Pull the weeds from your garden
Spring/summer cleaning doesn’t have to be limited to your indoor spaces, especially when you are likely craving outdoor time. Use simple garden tools to pull the weeds at their root (we generally do not recommend pesticides because of their effects on the environment and natural life). Just one afternoon of hard work and you’ll see a great difference in your patio or garden space.
Watch out for mildew and mould
Like we said earlier, the humid environment of summer can create suitable environments for all manner of bacteria to grow. Look out for the areas of your home that receive little or no ventilation, like bathrooms, airing cupboards and the like. If there is any way that you can ventilate these areas, even by way of opening doors or with a dehumidifier, then you would effectively reduce the chance of mildew (it commonly gathers in corners of rooms and around bathing areas).
Embrace essential oils
With a simple diffuser and a complementary combination of essential oils, you can bring a little bit of the natural world indoors. Essential oils have been scientifically shown to improve mood, and they are also very effective for balancing your energies and lulling you into a calm state of mind in the evenings.
In terms of summer, there are essential oils that invoke summer smells and sensations, so if you’re tired of being indoors, you can bring some of the summer spirit to your home. We recommend a blend of lemongrass and sweet orange to liven up your space.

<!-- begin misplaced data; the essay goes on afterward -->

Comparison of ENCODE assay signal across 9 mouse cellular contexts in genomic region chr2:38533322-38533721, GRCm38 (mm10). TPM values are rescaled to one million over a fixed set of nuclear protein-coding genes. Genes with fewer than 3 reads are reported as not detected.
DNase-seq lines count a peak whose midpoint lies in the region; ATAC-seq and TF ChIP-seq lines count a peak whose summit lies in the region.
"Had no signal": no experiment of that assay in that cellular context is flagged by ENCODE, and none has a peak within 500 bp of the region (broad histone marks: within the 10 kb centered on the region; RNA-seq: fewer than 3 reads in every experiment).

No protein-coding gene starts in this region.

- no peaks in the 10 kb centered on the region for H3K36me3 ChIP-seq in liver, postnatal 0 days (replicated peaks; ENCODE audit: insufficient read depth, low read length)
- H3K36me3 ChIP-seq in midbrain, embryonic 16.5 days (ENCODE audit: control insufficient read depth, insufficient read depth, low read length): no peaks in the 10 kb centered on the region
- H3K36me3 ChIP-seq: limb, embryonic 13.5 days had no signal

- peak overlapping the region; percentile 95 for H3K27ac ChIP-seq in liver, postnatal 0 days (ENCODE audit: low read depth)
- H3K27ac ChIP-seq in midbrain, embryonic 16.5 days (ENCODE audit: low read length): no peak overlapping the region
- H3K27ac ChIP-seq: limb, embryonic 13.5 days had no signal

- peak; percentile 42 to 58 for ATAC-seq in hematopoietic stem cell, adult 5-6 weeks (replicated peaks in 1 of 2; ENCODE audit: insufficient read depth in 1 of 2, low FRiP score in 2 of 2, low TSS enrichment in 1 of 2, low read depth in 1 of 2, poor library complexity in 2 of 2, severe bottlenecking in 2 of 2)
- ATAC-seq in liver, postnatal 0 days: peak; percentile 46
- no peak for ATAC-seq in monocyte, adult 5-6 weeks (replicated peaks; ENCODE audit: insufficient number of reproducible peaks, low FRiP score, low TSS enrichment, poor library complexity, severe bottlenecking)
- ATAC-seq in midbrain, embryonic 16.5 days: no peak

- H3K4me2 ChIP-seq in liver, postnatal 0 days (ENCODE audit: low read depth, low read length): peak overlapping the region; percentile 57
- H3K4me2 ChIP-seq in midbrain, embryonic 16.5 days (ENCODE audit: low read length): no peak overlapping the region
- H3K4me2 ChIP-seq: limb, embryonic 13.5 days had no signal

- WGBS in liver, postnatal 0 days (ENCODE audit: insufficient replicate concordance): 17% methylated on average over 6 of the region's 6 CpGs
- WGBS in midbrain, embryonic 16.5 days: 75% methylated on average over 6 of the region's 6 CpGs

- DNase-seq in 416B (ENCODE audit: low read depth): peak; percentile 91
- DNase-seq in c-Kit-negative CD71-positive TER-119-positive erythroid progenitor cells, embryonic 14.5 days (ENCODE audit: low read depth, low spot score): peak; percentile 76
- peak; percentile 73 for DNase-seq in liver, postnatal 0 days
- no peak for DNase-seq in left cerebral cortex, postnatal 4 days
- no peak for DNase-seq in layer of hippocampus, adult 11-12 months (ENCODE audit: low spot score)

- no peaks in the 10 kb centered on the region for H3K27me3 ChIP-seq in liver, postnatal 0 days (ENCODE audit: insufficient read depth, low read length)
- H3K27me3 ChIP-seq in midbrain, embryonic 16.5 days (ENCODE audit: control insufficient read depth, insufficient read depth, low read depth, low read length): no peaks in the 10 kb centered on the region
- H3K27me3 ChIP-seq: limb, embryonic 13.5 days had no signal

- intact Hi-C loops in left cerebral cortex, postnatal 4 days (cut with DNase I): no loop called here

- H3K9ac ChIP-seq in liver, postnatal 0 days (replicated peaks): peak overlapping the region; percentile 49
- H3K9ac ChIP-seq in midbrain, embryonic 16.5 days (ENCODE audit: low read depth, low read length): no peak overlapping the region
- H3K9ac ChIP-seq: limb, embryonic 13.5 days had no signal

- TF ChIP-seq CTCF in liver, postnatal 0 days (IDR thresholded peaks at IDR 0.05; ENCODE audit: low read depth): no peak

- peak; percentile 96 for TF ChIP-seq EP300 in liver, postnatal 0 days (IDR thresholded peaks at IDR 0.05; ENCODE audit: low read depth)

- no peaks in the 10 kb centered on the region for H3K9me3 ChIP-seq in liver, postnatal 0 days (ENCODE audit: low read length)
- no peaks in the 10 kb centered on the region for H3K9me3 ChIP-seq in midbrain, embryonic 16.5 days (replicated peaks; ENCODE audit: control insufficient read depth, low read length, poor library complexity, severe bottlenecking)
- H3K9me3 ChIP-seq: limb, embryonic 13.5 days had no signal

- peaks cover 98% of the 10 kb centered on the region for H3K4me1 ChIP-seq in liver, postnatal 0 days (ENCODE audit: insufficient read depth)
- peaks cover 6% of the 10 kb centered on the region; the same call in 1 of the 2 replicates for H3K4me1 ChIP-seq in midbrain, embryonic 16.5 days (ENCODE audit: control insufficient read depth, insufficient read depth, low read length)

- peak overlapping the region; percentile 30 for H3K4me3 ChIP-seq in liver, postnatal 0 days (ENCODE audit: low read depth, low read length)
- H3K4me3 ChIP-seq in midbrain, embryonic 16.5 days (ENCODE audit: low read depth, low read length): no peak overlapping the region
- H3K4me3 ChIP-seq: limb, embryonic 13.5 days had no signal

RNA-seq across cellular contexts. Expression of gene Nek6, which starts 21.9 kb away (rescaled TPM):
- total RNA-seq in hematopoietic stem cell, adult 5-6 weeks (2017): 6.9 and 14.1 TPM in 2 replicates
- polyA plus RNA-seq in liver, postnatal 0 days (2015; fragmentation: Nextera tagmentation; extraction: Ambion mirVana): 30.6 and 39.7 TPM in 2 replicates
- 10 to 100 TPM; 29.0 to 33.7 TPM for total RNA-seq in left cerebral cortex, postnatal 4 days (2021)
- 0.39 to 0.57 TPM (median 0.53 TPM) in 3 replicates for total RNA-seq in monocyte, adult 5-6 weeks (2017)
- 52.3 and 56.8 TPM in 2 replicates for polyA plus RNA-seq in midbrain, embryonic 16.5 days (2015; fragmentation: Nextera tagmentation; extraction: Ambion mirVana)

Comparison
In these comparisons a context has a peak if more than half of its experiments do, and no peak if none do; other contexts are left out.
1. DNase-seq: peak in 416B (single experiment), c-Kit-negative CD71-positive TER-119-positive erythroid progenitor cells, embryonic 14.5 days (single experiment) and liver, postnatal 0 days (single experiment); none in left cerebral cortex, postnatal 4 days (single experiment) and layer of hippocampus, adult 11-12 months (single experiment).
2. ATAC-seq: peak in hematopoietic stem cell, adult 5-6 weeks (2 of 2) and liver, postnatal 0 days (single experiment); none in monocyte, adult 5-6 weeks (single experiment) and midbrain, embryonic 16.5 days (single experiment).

Clean your barbeque the right way
Lots of us are taking solace in our gardens and are enjoying socially distanced barbecues with friends and loved ones. To ensure your barbeque is clean and up to the task, you’ll want to clean it while still warm, using a tough wire brush to cut through the grime.
Clean your windows (outside first)
Cleaning your windows is one of the best things you can do to make your home the best (and cleanest) it can be. So, either go for a homemade concoction of window cleaner or a shop-bought solution – the fewer chemicals the better – and get to work. We recommend that you clean the externals first as, when you clean the insides, you’ll be able to tell if you have missed any bits.
Use leftovers in your cleaning products
Bear with us. We just mentioned homemade cleaning solutions so thought it would be good to expand on. There are certain foods that can be used in your cleaning arsenal, like lemons and citrus fruits in general. If you have a half of lemon leftover, you can use it to scrub stainless steel fittings and faucets as the natural acids act as cleaning agents. After scrubbing, all you need to do is wipe down with a cloth. Simple.
Your home, your way
Now is the time to make the home you have always wanted. We have a passion for interior design, and want to help in achieving your vision. We have a fine collection of handmade lamps handcrafted furniture, the quality of which is both unique and unparalleled.